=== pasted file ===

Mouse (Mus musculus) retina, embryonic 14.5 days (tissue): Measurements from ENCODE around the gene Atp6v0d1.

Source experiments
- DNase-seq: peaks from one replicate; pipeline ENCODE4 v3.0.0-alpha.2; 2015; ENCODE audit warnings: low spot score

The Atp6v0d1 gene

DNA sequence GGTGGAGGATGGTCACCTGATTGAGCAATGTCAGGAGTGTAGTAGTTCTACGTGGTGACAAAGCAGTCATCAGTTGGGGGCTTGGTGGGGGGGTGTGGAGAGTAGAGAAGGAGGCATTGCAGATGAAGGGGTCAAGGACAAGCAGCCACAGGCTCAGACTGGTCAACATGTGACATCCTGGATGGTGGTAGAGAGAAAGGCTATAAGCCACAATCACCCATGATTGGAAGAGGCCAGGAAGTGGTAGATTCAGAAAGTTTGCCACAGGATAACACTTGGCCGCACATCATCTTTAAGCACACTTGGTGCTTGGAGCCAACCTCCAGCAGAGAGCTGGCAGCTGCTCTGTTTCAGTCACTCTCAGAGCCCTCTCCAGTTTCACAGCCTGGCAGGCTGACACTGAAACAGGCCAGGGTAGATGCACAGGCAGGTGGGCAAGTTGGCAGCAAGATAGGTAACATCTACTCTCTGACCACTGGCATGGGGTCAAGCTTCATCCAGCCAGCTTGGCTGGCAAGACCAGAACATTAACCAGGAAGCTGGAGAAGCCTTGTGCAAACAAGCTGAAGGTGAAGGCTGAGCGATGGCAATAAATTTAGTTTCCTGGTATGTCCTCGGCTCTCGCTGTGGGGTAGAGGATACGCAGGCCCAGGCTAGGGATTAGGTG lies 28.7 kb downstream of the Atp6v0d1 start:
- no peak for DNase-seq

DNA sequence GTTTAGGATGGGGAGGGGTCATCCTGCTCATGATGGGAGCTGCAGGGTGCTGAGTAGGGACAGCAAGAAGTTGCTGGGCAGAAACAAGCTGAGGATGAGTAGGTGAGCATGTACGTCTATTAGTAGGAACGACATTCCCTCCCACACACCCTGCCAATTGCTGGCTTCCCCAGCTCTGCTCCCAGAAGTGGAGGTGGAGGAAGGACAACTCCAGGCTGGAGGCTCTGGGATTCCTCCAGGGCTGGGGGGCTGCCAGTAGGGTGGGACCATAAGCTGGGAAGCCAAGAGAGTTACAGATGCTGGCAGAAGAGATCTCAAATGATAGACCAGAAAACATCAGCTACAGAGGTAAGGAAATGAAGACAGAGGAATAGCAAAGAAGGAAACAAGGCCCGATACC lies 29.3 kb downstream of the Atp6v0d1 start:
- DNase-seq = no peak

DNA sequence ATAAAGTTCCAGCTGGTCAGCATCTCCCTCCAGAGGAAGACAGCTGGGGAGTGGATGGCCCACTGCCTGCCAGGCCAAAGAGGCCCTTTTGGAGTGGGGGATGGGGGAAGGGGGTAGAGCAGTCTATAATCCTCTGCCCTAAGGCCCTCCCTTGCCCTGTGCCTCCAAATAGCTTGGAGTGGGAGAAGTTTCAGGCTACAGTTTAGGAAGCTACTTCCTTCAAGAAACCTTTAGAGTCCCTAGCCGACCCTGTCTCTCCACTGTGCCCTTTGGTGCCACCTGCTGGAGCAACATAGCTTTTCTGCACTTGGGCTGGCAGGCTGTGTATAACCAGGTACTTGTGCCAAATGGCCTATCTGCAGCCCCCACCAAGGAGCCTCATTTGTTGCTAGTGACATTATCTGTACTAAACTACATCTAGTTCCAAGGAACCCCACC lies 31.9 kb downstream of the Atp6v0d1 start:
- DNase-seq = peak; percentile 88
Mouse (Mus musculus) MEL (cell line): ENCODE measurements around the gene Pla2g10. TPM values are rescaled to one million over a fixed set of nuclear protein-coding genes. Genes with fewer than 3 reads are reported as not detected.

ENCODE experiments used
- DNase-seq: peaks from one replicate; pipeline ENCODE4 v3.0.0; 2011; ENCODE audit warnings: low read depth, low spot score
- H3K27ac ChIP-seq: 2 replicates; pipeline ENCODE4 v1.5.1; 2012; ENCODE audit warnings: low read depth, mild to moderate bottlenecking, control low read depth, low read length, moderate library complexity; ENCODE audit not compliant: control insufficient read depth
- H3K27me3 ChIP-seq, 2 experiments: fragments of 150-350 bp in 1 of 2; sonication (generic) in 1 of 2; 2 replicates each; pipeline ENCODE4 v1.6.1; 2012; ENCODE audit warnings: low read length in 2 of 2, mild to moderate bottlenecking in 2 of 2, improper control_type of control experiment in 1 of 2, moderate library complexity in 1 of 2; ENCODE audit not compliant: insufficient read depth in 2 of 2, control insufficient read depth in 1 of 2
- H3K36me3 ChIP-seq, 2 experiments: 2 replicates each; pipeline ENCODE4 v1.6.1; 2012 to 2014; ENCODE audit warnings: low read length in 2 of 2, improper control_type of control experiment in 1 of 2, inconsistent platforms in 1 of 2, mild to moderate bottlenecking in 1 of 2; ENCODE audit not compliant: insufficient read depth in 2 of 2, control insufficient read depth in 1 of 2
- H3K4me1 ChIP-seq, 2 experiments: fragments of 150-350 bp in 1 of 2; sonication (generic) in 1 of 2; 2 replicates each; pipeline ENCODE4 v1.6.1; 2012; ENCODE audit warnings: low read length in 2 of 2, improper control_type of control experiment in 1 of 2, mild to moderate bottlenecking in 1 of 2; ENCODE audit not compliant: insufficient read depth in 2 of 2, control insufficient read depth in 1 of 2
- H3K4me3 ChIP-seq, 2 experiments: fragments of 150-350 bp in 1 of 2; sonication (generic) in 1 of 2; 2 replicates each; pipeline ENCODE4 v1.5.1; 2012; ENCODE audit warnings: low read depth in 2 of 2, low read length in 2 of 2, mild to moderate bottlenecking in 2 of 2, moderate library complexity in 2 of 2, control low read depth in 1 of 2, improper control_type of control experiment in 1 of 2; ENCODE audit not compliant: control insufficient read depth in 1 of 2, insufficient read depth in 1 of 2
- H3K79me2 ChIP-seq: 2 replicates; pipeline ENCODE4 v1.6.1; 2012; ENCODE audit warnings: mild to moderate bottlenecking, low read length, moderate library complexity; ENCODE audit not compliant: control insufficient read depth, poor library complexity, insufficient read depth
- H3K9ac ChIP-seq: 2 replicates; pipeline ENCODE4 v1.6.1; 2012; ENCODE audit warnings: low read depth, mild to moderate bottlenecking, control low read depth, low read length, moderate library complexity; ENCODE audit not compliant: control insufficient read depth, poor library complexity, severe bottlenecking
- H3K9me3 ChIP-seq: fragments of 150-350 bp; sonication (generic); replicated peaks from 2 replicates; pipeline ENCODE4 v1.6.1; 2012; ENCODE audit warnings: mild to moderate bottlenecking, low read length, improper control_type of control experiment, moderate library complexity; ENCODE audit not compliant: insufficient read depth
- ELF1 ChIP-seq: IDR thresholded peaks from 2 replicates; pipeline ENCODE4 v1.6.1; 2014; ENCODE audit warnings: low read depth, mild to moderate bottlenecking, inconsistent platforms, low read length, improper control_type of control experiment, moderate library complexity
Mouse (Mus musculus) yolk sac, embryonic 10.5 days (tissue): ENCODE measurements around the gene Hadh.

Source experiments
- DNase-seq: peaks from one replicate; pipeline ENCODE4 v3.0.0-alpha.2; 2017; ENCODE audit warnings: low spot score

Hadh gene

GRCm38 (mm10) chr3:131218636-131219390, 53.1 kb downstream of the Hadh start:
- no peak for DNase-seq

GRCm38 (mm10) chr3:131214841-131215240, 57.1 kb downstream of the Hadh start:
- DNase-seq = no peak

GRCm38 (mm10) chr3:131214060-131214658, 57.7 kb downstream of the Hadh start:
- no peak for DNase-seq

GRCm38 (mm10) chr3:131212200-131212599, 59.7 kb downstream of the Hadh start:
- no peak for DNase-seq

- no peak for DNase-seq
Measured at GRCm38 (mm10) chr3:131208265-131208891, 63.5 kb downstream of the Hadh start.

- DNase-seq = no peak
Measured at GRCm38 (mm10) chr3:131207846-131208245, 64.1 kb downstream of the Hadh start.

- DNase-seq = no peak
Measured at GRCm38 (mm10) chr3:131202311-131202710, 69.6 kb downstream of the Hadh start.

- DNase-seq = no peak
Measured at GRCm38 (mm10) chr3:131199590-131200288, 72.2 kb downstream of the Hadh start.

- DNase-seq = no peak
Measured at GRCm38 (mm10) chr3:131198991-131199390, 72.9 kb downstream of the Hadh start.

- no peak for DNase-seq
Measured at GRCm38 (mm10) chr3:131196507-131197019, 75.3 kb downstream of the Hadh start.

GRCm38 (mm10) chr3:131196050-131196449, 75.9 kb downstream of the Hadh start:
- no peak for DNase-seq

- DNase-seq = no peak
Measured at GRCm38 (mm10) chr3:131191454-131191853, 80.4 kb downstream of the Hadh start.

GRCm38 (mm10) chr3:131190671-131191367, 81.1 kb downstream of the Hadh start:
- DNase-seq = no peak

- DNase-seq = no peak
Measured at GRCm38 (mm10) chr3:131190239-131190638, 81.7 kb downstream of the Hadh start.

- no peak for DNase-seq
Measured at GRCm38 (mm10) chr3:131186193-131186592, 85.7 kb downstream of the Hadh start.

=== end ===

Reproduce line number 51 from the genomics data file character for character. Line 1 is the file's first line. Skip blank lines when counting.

GRCm38 (mm10) chr3:131190671-131191367, 81.1 kb downstream of the Hadh start: